Sage Linked to Cognitive Health

Helps to Preserve Mental Function




Dionisvera/Shutterstock.com

A 2016 review from Australia’s Murdoch University, in Perth, confirms the cognitive benefits of consuming plants in the Salvia genus, particularly sage. Cognition includes processes associated with attention, memory, judgment, evaluation, reasoning, problem solving and decision making.

Researchers discussed the theory that an accumulation of amyloid-ß peptide (Aß) in the body is responsible for some cognitive dysfunction in Alzheimer’s patients. Studies have shown that sage can protect mice against Aß-induced neurotoxicity, thus helping to preserve cognition.

The researchers also highlighted acetylcholine (ACh), a neurotransmitter believed to play an important role in attention, learning, memory and motivation. ACh enzyme inhibitors help prevent alterations in ACh, preserving these functions. In vitro and animal studies show that some species of salvia are effective ACh enzyme inhibitors.

In addition, animal studies have shown that sage extracts can reduce depression and anxiety. Both of these conditions can contribute to a decrease in cognitive function.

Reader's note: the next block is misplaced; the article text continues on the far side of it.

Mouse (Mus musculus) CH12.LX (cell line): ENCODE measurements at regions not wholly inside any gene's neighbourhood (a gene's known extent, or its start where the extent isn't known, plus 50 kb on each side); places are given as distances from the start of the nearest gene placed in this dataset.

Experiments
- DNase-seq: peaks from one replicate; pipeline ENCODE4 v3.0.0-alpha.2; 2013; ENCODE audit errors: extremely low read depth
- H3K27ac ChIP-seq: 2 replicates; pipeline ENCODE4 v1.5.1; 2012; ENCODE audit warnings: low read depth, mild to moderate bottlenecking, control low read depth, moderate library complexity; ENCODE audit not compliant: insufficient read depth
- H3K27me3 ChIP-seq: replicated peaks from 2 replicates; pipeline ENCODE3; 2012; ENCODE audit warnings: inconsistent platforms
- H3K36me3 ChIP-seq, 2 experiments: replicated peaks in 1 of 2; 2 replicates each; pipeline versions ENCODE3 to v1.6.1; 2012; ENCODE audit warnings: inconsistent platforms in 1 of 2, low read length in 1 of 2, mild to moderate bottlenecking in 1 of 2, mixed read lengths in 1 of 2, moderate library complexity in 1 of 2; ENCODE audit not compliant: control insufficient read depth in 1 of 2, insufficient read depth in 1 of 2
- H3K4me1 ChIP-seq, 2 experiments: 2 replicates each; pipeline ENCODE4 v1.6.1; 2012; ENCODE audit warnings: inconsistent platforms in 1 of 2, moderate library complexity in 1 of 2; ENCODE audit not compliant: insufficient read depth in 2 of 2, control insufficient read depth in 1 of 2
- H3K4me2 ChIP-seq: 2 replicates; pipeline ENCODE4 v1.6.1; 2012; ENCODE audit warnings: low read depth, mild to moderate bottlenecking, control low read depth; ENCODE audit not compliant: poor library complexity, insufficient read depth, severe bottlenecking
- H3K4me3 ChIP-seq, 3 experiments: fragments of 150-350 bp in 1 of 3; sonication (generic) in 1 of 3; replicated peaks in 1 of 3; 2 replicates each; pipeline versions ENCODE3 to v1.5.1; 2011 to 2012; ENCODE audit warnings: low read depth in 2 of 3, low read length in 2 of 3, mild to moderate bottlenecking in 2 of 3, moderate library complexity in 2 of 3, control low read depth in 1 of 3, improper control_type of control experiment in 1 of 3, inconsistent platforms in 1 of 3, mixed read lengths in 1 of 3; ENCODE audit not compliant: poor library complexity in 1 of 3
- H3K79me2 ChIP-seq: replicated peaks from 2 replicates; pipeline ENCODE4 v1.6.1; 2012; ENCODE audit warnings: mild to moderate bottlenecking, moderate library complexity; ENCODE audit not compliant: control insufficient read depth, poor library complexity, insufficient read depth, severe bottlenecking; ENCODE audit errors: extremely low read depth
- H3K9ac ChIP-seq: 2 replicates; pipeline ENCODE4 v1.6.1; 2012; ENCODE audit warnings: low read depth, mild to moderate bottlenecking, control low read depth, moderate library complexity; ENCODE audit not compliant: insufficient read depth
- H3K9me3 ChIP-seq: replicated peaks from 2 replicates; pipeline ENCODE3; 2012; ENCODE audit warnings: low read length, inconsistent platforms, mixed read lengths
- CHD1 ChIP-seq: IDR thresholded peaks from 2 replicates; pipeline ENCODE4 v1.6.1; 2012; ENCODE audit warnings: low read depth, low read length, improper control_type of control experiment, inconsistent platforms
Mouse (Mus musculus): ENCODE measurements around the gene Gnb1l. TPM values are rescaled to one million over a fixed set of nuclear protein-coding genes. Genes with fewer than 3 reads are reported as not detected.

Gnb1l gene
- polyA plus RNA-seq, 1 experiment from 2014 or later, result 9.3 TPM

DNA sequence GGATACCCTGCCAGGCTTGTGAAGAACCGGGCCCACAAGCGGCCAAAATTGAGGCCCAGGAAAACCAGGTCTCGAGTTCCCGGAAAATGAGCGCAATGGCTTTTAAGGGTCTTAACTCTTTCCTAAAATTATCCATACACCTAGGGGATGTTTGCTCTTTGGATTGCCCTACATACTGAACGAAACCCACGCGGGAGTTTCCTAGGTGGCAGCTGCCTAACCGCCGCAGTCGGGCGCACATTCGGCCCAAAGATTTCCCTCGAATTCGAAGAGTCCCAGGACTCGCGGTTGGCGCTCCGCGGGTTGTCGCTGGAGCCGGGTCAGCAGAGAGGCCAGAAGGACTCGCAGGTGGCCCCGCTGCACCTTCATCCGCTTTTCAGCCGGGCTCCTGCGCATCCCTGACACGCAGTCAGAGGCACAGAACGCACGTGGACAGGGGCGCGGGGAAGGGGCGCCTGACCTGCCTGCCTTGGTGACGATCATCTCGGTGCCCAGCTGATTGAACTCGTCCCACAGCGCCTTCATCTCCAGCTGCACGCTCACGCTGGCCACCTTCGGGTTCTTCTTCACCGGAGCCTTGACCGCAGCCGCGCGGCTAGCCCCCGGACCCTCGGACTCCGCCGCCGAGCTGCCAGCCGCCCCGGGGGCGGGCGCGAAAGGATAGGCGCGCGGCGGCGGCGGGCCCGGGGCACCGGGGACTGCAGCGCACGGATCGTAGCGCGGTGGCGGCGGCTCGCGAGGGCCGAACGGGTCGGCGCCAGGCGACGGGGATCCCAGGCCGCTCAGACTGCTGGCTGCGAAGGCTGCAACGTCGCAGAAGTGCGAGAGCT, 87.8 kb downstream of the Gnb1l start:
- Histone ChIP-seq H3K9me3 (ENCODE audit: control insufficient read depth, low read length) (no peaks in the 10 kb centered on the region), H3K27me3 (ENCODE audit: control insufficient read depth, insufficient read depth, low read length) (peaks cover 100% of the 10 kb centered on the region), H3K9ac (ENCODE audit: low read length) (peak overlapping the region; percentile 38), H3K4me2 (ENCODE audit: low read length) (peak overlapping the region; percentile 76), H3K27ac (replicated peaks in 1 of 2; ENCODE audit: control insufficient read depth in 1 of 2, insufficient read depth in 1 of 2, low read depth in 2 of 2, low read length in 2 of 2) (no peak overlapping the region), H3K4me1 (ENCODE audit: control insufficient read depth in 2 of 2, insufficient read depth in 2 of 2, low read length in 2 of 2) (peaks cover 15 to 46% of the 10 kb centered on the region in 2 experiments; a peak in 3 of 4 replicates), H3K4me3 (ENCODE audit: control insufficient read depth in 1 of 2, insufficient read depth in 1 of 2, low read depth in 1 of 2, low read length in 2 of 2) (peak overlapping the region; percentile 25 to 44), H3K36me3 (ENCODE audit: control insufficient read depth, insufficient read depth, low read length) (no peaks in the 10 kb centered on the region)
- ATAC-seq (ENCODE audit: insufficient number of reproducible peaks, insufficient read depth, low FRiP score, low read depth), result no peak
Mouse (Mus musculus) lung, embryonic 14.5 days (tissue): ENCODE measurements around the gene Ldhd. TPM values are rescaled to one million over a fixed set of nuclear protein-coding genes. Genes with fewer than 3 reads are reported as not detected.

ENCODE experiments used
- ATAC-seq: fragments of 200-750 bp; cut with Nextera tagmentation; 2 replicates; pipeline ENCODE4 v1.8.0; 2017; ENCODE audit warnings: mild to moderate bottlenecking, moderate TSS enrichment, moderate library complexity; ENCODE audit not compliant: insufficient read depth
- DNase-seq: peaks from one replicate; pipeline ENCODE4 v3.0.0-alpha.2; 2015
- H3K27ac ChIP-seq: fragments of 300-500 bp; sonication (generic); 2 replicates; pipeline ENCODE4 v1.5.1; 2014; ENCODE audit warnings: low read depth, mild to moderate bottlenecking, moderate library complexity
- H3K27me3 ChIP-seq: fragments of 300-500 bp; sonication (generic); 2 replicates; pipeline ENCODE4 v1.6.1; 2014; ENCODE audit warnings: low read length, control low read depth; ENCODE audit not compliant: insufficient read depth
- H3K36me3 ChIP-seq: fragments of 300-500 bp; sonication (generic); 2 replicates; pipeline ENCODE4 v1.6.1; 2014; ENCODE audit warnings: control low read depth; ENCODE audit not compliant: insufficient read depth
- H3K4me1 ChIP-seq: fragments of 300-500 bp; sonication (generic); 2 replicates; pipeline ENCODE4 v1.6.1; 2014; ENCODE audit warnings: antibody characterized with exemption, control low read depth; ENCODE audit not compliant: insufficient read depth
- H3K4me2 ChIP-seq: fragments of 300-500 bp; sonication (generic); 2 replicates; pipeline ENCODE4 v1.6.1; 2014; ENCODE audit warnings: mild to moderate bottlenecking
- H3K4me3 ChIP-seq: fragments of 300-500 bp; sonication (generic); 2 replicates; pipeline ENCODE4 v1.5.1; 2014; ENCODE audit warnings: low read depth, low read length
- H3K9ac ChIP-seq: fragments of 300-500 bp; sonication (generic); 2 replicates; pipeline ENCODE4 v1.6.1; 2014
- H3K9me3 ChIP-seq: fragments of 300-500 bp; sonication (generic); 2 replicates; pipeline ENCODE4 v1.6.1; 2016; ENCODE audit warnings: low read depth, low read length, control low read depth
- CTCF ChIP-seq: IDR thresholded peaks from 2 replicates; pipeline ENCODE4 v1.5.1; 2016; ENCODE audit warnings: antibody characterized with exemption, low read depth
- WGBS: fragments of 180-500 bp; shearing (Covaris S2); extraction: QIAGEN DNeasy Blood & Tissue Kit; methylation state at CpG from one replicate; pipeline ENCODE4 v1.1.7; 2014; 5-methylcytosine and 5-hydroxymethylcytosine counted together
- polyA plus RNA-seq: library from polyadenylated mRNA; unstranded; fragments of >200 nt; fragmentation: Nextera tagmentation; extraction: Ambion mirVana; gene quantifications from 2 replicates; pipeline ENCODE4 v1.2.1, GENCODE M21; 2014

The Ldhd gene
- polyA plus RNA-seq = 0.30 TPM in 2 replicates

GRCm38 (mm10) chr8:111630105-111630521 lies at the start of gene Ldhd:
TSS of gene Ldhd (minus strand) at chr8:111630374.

Further research is needed to determine the extent of the effect and safe dosage.


This article appears in the April 2017 issue of Natural Awakenings.

Edit ModuleShow Tags

More from Natural Awakenings

OolaLife

Oola (originating from the word “oo-la-la”) is a lifestyle based on the international best-selling book, Oola: Find Balance in an Unbalanced World.

Hidden Nature Jewels Enhance Urban Livability

A spot of hidden City land along a stretch of the Trinity River’s Elm Fork, in-between I-35E and Storey Lane, in northwest Dallas comprises acres of heavily wooded, boggy bottomlands located where Bachman Branch joins the river.

Eat Right to Sleep Well

Rather than popping a pill, eating certain foods can kick-start hormones that help us get a long, deep night’s sleep.

We Need Clean Waters

Efforts are underway around the country to make polluted waterways clean again and to instill local appreciation for their many helpful roles.

Peter Gros on Preserving Wild Nature

The wildlife expert explains why we should appreciate wolves, snakes and bats and what he finds encouraging about an enlightened focus on wildlife protection.

Add your comment: